Caldwell's primary argument is that the District Court erred in admitting his two prior convictions for unlawful weapons possession. We review a district court's evidentiary rulings for an abuse of discretion. United States v. Green, 617 F.3d 233, 239 (3d Cir.2010). “We exercise plenary review, however, of [the district court's] rulings to the extent they are based on a legal interpretation of the Federal Rules of Evidence.” Id. (quoting Complaint of Consolidation Coal Co., 123 F.3d 126, 131 (3d Cir.1997)). This includes plenary review over “whether evidence falls within the scope of Rule 404(b).” United States v. Smith, 725 F .3d 340, 344–45 (3d Cir.2013) (quoting Green, 617 F.3d at 239).

We have repeatedly emphasized that Rule 404(b) must be applied with careful precision, and that evidence of a defendant's prior bad acts is not to be admitted unless both the proponent and the District Court plainly identify a proper, non-propensity purpose for its admission. See United States v. Davis, 726 F.3d 434, 442 (3d Cir.2013) (citing United States v. Sampson, 980 F.2d 883, 887 (3d Cir.1992)). For the reasons discussed below, we conclude the evidence of Caldwell's prior convictions was not admitted for a proper purpose.


It is indisputable that evidence of Caldwell's prior convictions satisfies Rule 401's definition of relevant evidence, at least to the extent a criminal defendant's prior offenses make it more likely he would commit the same crime again. As our Supreme Court long ago explained, “logically speaking, it is quite clear that an antecedent bad character would form quite as reasonable a ground for the presumption and probability of guilt as a previous good character lays the foundation of innocence.” Michelson v. United States, 335 U.S. 469, 476 n. 9 (1948) (citation omitted); see also 1 Wigmore on Evidence § 55 (3d ed. 1940) (“A defendant's character, then, as indicating the probability of his doing or not doing the act charged, is essentially relevant.”).

Yet notwithstanding the logical relevance of this evidence, Rule 404(b) provides that “[e]vidence of a crime, wrong, or other act is not admissible to prove a person's character in order to show that on a particular occasion the person acted in accordance with the character.” Fed.R.Evid. 404(b)(1). This rule reflects the longstanding concern that evidence of prior bad acts, when offered only to show the defendant's propensity to commit the charged crime, “is said to weigh too much with the jury and to so overpersuade them as to prejudice one with a bad general record and deny him a fair opportunity to defend against a particular charge.” Sampson, 980 F.2d at 886 (quoting Michelson, 335 U.S. at 475).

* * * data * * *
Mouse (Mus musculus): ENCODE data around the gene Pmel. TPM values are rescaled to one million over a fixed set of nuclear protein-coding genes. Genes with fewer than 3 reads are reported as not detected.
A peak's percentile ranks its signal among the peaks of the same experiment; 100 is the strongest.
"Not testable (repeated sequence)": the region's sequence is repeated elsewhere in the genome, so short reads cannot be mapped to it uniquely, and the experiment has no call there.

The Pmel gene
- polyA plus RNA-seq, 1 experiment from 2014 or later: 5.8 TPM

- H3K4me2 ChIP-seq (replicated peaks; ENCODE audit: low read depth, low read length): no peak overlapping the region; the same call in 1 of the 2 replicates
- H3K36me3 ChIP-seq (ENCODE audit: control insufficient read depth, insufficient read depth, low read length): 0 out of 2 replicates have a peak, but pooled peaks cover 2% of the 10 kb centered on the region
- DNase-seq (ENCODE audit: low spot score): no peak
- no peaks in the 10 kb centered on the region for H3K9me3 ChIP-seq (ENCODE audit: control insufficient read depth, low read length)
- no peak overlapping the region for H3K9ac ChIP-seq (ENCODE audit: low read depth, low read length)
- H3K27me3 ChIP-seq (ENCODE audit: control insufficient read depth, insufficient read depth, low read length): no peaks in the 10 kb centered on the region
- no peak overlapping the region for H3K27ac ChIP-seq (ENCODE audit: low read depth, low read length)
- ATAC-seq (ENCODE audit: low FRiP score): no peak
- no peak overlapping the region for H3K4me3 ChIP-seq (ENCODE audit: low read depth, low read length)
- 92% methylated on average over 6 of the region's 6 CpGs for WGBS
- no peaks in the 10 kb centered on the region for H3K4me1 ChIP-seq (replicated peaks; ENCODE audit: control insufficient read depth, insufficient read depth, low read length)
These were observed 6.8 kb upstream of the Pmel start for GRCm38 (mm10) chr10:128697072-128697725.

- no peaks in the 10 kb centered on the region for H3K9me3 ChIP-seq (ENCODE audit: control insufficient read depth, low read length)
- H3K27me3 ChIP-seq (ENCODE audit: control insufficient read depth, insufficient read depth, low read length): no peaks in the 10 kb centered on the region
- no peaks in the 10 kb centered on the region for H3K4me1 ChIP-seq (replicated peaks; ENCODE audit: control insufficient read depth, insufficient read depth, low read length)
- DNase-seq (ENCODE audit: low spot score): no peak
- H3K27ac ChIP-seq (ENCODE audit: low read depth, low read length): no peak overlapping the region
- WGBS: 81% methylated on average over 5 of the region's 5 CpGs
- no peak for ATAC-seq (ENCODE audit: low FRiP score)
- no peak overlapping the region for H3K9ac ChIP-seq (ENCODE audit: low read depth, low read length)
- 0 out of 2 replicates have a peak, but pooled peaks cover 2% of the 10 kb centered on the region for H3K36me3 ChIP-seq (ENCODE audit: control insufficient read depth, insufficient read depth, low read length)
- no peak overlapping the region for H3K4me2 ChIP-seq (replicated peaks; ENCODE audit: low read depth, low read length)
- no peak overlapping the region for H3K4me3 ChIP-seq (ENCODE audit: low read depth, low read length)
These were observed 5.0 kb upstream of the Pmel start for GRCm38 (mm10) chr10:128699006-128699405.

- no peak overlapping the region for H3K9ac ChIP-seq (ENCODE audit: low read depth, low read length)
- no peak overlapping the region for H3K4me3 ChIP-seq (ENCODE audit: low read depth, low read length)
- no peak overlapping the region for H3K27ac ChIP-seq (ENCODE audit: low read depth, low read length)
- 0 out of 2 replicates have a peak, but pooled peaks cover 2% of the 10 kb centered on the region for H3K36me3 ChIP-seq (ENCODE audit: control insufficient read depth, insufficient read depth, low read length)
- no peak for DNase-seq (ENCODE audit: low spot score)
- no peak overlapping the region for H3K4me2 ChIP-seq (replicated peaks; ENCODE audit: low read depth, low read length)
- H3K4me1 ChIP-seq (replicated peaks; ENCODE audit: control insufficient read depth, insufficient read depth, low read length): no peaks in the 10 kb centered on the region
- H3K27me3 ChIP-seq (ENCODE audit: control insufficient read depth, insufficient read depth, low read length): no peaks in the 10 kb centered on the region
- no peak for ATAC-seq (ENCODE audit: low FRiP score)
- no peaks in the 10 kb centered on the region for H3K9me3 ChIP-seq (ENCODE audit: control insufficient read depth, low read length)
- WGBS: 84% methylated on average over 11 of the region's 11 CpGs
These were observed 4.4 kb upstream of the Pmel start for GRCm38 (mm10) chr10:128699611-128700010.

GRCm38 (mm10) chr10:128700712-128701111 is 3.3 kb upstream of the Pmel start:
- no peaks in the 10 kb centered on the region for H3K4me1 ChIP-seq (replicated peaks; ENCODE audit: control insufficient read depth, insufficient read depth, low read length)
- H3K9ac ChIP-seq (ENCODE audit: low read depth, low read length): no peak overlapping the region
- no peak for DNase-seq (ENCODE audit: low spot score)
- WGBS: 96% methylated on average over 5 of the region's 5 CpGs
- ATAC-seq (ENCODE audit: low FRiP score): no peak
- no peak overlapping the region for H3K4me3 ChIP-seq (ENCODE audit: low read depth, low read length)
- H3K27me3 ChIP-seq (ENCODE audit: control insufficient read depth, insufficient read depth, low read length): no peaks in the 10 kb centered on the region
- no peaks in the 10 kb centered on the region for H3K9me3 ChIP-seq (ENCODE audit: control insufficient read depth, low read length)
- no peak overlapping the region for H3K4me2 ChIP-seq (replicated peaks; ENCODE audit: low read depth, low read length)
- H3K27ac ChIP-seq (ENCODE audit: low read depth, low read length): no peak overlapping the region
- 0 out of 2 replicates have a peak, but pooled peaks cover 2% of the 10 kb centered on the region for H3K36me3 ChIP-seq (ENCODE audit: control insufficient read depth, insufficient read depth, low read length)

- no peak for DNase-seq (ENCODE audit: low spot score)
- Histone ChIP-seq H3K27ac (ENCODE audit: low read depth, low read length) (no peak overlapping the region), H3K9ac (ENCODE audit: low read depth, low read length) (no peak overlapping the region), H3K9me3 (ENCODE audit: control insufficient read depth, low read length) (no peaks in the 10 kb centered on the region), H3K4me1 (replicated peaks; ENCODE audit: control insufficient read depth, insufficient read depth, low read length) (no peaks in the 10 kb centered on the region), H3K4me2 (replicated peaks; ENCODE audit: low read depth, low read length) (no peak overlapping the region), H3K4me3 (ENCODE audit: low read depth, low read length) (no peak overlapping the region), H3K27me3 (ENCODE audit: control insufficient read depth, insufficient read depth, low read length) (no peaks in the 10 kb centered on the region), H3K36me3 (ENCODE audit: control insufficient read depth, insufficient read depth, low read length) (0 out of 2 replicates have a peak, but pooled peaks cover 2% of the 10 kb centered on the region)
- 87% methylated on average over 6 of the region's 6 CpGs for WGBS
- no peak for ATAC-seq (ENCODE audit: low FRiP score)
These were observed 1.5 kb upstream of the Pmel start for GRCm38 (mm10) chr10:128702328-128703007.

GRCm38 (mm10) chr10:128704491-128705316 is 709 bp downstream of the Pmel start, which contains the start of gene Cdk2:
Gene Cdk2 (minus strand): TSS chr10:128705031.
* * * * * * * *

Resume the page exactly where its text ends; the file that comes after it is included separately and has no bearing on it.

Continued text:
Derived from English common law, Rule 404(b)'s instruction that prior criminal acts are not admissible to show a defendant's propensity to commit the charged offense is now well-entrenched in our American jurisprudence. But such prior act evidence was not always prohibited. Indeed, early English courts did not recognize a rule excluding evidence of prior bad acts, and instead evaluated the admissibility of such acts according to the ordinary test of relevance. See Julius Stone, The Rule of Exclusion of Similar Fact Evidence: England, 46 Harv. L.Rev. 954, 958–59 (1933). Prior act evidence was easily admissible under this approach, “even if the only theory of relevance was to establish the defendant's character and, in turn, use character as circumstantial proof of conduct.” 1 Edward J. Imwinkelried, Uncharged Misconduct Evidence § 2:25 (2009).

Over time, however, courts and commentators came to appreciate the uniquely prejudicial impact that prior bad act evidence has on a jury. By the turn of the nineteenth century, British and American courts were in agreement that prior act evidence introduced for the limited purpose of showing a defendant's propensity to commit the charged offense should be excluded. Stone, supra, at 958. The evidence in question, however, could still be introduced “if [it] was relevant for any purpose other than, or in addition to, a suggestion of a general propensity to commit the [charged] crimes.” Kenneth J. Melilli, The Character Evidence Rule Revisited, 1998 B.Y.U. L.Rev. 1547, 1558 (1998). Non-propensity purposes for which evidence was admitted included, inter alia, proof of knowledge, intent, motive, and identity. Stone, supra, at 966.

Throughout the nineteenth century and into the twentieth, American courts differed as to whether the common law rule was “exclusionary” or “inclusionary.” Davis, 726 F.3d at 441 (citing United States v. Long, 574 F.2d 761, 765–66 (3d Cir.1978)). Both of these descriptors can be misleading. To be sure, no one doubted that evidence relevant only for the limited purpose of showing a defendant's general propensity to commit the charged offense was inadmissible. Instead, the debate concerned whether the list of previously recognized non-propensity purposes was exhaustive (or “exclusive”), or whether any non-propensity purpose, even if not previously recognized, could support admission of the prior act evidence (the “inclusive” approach). See David P. Leonard, The New Wigmore: Evidence of Other Misconduct and Similar Events § 4.3.2, at 224 (2009) (“[T]he real question ․ is whether the courts actually confine admissibility to a set of enumerated purposes.”).